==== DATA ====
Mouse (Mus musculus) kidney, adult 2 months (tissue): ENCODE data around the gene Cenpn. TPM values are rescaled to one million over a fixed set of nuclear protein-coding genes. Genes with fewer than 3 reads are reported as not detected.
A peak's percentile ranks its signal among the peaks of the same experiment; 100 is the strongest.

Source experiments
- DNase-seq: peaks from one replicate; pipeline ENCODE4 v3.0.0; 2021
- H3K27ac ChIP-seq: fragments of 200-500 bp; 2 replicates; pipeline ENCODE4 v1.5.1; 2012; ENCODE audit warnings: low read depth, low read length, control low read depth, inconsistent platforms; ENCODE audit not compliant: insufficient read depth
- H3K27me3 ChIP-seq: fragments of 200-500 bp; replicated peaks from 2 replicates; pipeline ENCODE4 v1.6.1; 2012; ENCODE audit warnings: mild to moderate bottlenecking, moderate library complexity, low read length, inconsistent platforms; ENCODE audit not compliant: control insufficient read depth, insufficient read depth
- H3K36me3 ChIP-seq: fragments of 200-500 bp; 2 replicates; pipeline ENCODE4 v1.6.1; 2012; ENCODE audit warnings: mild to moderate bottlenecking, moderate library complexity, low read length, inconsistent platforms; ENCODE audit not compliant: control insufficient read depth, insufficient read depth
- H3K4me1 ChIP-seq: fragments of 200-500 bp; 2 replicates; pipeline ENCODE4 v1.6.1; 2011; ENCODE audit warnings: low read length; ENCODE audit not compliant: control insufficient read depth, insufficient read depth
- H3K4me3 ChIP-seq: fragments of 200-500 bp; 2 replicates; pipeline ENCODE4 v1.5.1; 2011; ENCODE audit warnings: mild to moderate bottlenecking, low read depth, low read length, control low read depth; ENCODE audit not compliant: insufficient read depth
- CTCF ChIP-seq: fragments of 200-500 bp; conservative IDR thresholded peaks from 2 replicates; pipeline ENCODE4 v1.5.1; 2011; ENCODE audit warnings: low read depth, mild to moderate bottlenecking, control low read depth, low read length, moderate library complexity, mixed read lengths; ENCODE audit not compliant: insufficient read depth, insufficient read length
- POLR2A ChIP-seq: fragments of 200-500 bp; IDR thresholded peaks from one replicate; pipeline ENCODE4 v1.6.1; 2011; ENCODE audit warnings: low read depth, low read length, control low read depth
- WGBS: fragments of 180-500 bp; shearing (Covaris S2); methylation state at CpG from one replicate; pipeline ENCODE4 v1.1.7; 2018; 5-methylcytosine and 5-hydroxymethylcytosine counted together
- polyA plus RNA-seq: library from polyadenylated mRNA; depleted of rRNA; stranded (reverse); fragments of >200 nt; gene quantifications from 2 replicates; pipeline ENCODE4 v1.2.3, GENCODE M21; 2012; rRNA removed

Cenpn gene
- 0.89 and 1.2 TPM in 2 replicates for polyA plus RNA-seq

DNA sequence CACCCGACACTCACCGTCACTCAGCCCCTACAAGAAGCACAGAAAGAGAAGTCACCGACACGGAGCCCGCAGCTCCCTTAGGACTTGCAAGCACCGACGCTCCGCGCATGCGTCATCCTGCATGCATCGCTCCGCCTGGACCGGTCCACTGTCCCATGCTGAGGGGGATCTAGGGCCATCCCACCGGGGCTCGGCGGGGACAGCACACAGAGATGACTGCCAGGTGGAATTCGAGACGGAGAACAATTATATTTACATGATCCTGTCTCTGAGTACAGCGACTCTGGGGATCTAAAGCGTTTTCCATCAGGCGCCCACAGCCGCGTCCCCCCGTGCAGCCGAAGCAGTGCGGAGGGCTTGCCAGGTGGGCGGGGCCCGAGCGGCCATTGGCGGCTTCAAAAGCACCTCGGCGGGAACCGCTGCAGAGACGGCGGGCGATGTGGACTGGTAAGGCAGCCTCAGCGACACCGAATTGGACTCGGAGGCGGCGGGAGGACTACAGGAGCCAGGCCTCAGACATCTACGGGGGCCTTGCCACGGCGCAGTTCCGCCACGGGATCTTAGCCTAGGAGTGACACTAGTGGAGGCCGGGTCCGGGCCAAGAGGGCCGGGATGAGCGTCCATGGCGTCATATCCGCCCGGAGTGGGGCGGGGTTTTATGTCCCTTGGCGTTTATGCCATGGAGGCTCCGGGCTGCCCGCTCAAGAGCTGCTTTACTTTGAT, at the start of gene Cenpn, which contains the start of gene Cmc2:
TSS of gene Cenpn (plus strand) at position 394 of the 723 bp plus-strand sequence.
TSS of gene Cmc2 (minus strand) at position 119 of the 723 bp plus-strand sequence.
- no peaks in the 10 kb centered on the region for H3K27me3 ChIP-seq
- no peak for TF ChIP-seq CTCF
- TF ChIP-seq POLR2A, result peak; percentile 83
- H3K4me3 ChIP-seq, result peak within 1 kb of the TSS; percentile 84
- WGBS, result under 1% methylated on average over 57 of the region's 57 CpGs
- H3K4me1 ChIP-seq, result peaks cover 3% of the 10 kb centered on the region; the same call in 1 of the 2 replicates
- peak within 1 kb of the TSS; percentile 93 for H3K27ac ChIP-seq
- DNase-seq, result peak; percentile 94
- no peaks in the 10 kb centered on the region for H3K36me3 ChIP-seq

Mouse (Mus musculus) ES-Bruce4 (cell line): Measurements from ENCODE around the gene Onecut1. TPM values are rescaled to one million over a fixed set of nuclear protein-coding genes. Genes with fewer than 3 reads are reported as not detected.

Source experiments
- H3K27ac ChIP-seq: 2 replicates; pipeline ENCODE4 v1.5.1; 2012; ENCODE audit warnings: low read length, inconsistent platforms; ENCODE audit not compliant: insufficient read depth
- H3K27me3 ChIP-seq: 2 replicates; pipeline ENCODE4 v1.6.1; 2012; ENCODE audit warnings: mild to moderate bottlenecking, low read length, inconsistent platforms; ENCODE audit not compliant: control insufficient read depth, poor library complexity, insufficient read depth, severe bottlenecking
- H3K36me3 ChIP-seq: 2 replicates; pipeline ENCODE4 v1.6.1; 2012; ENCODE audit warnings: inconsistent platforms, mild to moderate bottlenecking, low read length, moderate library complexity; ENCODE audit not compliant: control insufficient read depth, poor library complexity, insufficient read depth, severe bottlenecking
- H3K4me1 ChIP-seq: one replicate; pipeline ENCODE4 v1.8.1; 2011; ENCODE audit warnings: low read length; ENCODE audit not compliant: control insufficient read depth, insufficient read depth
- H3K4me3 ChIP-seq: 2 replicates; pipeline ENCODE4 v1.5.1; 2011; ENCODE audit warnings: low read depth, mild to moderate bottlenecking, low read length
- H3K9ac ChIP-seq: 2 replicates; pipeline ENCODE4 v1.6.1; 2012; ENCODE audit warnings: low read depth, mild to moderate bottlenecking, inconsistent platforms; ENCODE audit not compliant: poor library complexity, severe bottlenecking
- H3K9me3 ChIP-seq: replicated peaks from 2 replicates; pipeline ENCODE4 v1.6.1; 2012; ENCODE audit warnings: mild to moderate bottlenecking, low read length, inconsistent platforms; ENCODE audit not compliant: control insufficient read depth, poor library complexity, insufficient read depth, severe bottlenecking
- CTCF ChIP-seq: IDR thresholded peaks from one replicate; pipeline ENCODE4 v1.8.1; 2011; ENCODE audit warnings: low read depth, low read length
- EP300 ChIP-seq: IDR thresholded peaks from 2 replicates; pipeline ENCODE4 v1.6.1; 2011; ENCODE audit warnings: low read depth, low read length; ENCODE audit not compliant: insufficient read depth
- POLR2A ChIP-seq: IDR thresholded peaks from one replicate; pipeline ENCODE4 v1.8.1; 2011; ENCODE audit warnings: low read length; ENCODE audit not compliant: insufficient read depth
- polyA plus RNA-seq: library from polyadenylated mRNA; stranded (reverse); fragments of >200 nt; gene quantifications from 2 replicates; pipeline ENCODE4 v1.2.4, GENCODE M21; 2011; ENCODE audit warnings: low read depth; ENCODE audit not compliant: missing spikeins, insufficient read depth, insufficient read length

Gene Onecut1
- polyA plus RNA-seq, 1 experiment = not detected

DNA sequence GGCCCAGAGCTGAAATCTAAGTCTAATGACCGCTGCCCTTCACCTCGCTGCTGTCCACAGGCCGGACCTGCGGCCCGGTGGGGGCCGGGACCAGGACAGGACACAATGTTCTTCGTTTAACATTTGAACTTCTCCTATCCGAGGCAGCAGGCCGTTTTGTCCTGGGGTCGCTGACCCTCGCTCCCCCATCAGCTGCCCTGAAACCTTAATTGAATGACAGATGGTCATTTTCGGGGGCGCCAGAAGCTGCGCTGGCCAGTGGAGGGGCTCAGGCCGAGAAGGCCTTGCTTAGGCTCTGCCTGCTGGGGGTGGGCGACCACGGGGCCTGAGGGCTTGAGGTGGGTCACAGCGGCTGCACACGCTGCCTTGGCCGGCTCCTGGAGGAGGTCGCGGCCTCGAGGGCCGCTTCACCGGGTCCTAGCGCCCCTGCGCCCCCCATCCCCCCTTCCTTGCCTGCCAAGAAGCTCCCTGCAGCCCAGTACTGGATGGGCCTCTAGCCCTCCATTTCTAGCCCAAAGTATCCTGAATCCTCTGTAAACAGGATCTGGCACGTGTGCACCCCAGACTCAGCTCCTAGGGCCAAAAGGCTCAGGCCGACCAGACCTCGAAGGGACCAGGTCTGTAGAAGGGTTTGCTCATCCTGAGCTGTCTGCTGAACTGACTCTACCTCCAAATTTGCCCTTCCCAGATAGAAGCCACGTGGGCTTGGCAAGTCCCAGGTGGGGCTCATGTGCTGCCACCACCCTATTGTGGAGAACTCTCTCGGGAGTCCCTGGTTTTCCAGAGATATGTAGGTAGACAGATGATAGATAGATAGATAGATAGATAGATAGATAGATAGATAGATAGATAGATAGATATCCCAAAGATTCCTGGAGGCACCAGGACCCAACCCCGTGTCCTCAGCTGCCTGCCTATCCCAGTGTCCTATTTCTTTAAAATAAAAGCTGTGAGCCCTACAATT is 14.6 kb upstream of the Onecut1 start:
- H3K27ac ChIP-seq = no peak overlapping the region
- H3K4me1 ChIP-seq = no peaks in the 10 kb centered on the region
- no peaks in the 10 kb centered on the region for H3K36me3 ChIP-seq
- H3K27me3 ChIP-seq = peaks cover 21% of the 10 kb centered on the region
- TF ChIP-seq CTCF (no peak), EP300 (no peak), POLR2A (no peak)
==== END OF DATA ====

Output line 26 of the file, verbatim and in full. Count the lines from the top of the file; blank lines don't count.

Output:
- DNase-seq, result peak; percentile 94